You're talking to your client, and you present them with two quotes. One for a standard website, and another for an accessible website. The client looks at the difference in costs, and asks for the standard website. What do you do?
One of the most difficult aspects of making professional websites is getting clients to pay for accessibility. In the world of business, issues such as accessibility are usually low down on the agenda, and it's difficult to convince clients that they should stretch their budget to pay that little extra for an accessible website. Legislation has helped, but there are still companies out there that just don't get it. This article discusses ways of ensuring that your clients are prepared to pay that little extra. You've learnt your craft; it's now time to reap the rewards.
Author: Gez Lemon
There's a good chance that you're shocked to the core: disgusted, barely able to refrain from sending me an email (or making a comment), informing me that I'm an ignorant, parasitical, despicable scumbag. After all, why should your clients pay extra for accessibility? What will you do if they don't pay that extra? Add accessibility barriers?
Accessibility isn't something you sell as an alternative; building accessible websites is what separates you from those incapable of doing their job correctly. Anything else is immoral. It's what gives you a competitive advantage over your competitors. It lets your clients know that they are dealing with a professional company that will ensure their website is not only attractively promoting their corporate image, but is usable by the widest possible audience. Who wants a shop in the back street of some dingy town? Your clients want you to do what's right by them, not be scared off thinking that accessibility is some magical ingredient that's too expensive to implement.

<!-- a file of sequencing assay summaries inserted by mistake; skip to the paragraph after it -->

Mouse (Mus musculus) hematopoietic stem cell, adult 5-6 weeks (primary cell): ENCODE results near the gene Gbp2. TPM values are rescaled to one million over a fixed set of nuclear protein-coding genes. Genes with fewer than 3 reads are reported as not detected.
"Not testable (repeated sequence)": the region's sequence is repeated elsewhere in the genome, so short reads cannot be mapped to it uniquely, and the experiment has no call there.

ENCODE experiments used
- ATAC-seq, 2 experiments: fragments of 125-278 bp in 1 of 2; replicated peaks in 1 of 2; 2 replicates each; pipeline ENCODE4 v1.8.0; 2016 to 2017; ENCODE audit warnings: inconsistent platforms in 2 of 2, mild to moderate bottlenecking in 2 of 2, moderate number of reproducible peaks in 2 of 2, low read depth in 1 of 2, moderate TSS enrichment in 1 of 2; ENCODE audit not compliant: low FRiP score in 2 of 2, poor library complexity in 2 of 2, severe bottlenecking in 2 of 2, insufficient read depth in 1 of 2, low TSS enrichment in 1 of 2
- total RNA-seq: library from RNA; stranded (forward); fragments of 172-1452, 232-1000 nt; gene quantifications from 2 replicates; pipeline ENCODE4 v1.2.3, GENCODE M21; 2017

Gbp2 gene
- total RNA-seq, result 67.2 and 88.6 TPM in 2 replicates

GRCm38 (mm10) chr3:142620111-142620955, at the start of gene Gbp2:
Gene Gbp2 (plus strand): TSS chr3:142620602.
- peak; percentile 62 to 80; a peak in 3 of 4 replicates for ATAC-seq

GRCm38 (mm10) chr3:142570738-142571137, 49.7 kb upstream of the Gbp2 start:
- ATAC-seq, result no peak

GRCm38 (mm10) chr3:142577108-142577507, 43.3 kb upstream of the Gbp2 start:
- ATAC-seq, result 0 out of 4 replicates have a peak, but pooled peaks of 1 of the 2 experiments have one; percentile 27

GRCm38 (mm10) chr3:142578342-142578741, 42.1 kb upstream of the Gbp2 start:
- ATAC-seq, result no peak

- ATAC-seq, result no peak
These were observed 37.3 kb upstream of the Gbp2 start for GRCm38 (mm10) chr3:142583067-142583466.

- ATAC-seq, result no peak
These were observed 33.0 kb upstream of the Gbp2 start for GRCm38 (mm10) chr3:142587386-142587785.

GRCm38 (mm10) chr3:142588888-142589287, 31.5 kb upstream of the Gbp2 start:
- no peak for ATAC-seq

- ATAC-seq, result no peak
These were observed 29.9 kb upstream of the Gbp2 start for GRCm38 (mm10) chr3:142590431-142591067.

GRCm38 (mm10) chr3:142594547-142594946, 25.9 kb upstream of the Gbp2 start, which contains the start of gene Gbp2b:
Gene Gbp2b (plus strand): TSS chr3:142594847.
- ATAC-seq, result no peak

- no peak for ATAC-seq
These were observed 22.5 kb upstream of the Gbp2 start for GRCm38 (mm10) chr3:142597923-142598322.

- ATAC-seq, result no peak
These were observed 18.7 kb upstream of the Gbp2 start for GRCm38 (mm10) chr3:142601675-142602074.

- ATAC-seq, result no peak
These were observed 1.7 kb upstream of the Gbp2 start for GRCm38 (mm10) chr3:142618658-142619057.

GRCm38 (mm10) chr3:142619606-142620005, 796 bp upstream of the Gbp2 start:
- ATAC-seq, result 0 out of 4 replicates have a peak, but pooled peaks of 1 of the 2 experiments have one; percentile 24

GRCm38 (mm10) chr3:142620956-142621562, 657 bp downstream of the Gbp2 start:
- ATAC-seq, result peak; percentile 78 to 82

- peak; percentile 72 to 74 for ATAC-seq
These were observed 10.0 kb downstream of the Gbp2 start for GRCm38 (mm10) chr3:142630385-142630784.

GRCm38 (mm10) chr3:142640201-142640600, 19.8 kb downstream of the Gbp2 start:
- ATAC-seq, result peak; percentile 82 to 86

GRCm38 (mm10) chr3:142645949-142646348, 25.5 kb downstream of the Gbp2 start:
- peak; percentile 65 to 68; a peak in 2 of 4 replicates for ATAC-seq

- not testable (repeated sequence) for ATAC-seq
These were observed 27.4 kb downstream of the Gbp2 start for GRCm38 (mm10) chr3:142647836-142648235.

People who try to sell accessibility as a more expensive option will typically argue one of the following points:
- Accessibility Requires Constant Testing
- I would have concerns about the methods used for testing, but that's a different issue. If you requested quotes from your local builders for an extension on your house, and you received two quotes from one of the builders: one where they ensured the walls were straight by using a spirit level, and another for a quick and dirty couple of walls, would you seriously consider the second option? Would you seriously consider using that builder? I would expect a professional to do a professional job, and not charge me extra to do their job correctly.
- Accessibility requires extra work
- In most cases, that extra work merely requires the designers and developers to be capable of doing their jobs properly, with hardly any consideration for accessibility. Most accessibility issues are the result of talentless designers showcasing their creative skills, talentless programmers showcasing their scripting skills, or talentless people showcasing their complete lack of talent. Occasionally, there may be situations where descriptive alternatives are required to describe complicated objects. It's somewhat easier than rocket science. It's somewhat easier than Occams's Razor science.
- Accessibility requires staff training
- See above.
- I'm a scumbag
- There's no arguing with them this time; they've got a point.